Foul Play was such a desirable option because of how it plays in with Poison Fang and Incinerate specifically. Each Incinerate generates 20 energy at a time, and Poison Fang costs only 35 energy, so two Incinerates (5 seconds of time, 10 PvP turns, and 40 energy total) gets to the first Fang and has 5 leftover energy. Foul Play, costing 45 energy, would then be ready to fire just two more Incinerates later (5 +20 + 20 energy), which just hums along SO nicely. Unfortunately, with Foul Play gone, Sally is left with charge moves that instead all cost 60 energy or more, meaning an additional Incinerate is needed to reach any of them. Thankfully though, two moves take no more than that: Dragon Pulse, which costs 60, and Foul Play’s apparent replacement Sludge Wave, which costs 65. Because of how Incinerate works, Salazzle has the energy needed for either of them three Inincerates after Poison Fang.

So which is better? Well, that’s a little complicated. BOTH are viable, but work a bit differently. Dragon Pulse obviously provides some nice coverage options, fitting in particularly well with the Fire and Poison damage Salazzle is already dealing out. Being a Dragon move, Pulse is resisted only by Fairy and Steel, and conveniently, Fang is super effective versus Fairies and Incinerate against Steel, meaning that between the three moves, there is no single typing in the game that resists all three of those moves (certain funky dual types I may be forgetting aside, before someone murders me in comments 😝) and many things will take super effective damage from at least one of them. Pulse is not a great move — as a reminder, there are a slew of moves that deal the same 90 damage it does for less energy — but coverage is coverage, and widely unresisted Dragon coverage is one of the better ones.

But as I said, with the way Incinerate works, you get to 65-energy Sludge Wave just as quickly as Pulse, and for 20+ more damage. (I say ‘+’ because Wave gets the Same Type Attack Bonus — STAB — on top of that.) While that loses you coverage, the difference in damage means that even when Wave is resisted and Pulse is not, they remain very close. (For just one example: Drapion, where resisted Wave deals only 5 less damage than unresisted Pulse.) Coverage aside, there is absolutely no denying that Wave is a much better move, and very synergistic with 35-energy Poison Fang.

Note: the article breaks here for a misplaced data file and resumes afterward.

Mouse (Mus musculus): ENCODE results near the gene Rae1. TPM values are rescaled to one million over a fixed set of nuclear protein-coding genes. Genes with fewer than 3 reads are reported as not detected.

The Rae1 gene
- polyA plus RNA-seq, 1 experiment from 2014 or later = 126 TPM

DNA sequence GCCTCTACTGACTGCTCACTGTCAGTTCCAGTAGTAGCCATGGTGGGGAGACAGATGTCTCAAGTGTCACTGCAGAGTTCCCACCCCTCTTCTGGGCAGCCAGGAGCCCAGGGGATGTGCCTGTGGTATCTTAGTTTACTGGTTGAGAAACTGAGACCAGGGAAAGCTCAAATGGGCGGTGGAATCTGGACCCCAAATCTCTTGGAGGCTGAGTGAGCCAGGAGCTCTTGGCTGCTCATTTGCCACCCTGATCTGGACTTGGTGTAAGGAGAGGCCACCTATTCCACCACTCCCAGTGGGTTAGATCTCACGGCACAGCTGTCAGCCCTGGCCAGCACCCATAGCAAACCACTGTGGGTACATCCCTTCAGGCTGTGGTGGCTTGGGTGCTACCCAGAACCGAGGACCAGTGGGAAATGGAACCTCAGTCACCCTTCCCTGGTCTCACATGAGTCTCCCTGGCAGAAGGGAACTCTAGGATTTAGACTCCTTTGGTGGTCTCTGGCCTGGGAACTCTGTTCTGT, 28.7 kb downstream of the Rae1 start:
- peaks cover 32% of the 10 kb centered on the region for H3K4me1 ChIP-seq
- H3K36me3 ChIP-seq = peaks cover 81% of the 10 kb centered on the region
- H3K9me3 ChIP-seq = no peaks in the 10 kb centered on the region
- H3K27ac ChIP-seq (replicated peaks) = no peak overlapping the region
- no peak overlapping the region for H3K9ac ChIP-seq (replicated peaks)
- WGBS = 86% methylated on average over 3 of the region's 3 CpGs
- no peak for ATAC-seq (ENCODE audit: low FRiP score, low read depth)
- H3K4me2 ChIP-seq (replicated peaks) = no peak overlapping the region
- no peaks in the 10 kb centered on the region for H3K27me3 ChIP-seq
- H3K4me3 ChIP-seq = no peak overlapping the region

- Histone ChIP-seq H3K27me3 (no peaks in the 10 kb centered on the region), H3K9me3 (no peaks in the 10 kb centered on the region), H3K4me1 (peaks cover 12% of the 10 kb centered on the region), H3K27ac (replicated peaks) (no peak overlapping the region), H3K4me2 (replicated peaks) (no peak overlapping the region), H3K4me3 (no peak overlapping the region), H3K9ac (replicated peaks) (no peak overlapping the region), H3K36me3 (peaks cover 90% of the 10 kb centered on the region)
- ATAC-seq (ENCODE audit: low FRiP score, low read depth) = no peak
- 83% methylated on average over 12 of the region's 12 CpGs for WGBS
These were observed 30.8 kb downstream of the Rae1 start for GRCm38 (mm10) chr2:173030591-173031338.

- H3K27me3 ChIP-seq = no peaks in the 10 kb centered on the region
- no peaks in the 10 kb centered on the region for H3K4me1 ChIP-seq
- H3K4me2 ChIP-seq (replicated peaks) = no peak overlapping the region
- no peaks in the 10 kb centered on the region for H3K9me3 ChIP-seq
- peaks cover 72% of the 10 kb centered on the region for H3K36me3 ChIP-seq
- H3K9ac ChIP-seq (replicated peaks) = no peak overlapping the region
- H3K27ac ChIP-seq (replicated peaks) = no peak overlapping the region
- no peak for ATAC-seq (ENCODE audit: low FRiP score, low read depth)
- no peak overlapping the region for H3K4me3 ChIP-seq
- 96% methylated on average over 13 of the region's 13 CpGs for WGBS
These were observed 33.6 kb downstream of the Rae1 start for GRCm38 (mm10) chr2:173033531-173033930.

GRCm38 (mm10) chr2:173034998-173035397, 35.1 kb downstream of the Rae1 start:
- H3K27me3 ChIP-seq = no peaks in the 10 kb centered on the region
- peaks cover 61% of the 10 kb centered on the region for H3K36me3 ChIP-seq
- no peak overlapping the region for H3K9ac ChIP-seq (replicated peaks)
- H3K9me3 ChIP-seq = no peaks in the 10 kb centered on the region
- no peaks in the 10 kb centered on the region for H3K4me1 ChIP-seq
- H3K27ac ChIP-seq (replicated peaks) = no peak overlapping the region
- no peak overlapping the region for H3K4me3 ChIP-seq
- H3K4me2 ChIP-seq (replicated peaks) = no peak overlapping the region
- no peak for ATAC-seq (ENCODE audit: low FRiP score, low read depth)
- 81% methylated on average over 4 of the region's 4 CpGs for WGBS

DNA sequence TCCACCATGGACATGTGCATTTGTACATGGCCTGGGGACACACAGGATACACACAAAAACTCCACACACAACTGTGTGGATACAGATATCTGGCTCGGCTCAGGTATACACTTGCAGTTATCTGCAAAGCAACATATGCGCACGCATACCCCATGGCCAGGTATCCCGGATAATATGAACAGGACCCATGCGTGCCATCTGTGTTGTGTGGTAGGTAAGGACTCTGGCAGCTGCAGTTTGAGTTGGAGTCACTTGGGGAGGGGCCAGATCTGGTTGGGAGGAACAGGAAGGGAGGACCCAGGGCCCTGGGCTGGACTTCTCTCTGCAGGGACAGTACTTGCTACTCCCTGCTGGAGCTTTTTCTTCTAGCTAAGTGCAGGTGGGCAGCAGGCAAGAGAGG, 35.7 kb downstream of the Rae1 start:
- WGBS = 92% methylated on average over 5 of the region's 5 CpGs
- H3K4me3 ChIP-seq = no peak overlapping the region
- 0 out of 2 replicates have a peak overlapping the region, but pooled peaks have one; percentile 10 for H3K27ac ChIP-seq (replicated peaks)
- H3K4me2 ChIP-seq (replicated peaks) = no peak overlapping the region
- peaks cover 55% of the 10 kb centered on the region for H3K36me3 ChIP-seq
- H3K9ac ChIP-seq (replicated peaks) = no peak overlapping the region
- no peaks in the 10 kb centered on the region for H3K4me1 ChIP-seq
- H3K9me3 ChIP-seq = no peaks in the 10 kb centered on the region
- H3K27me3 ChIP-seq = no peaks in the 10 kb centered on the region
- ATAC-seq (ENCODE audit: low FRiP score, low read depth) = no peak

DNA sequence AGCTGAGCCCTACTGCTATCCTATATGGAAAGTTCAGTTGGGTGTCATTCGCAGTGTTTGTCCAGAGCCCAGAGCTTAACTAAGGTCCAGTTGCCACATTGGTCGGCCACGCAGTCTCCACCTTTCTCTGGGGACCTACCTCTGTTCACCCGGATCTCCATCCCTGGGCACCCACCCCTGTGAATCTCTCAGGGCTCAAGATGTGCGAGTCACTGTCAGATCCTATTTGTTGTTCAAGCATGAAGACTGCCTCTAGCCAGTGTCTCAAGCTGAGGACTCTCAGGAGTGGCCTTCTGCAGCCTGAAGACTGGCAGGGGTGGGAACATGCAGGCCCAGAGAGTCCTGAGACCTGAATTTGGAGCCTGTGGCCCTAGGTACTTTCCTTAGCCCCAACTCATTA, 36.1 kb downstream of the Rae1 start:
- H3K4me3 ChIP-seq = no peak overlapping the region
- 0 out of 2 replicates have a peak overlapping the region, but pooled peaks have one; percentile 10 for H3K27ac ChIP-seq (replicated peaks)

And now, as always, let’s go to the numbers!

  • Dragon Pulse adds the following to the performance of Incinerate/Poison Fang, in order: Altaria, Cofragrigus, Drifblim, Greedent, Medicham, Shadow Nidoqueen, Noctowl, Obstagoon, Pidgeot, Sableye, Talonflame, and Walrein. Quite a list, right? Even better, that 58% win percentage is even a bit higher, as Shadow Machamp and Vigoroth both still go down as well if you stick to just straight Poison Fang.
  • But it gets even a bit better, as Sludge Wave beats everything Pulse can except S-Nidoqueen, and adds on Lickitung (due to the sheer power of Wave finshing it before it can fire off its own KO charge move, while against Pulse, Licki lives to strike the final blow instead) and the BIG target: Azumarill, with any combination of Azu’s moves. Wave also shows new wins versus Defense Deoxys and Lapras too, but it’s worth noting that Pulse can win those the same way Wave does in sims: getting a shield with Poison Fang, and then getting the closing move through unblocked. So again, the only truly NEW pickups are Lickitung and Azumarill, at the cost of giving up Nidoqueen. In Great League, I think that tradeoff is worth it!

Similarly, with shields down, Sludge Wave is slightly better overall than Dragon Pulse, with Pulse again beating Shadow Nidoqueen, but Wave’s raw power finishing off Pidgeot, Cresselia, and Azumarill (without Hydro Pump, at least) instead. And even in 2v2 shielding, where you might expect the slightly more expensive Sludge Wave to fall behind, nope! Wave still slightly outshines Dragon Pulse, adding on Play Rough/Hydro Pump Azumarill. Note that the results on paper show Machamp, Vigoroth, Lapras, and Scrafty flipping back and forth between wins and losses, but they all go down to JUST Poison Fang, which beats everything listed for Pulse and Wave (again, this is in 2v2 shielding now) aside from Azumarill (and including Nidoqueen now), and somehow manages to even take down Galarian Stunfisk! Even being triple resisted, a third and final Fang is enough to finish G-Fisk off before it can land the final blow on Sally (and it HAS to win that way, as trying to squeeze in one more painfully slow Incinerate allows G-Fisk to strike first). Pretty cool!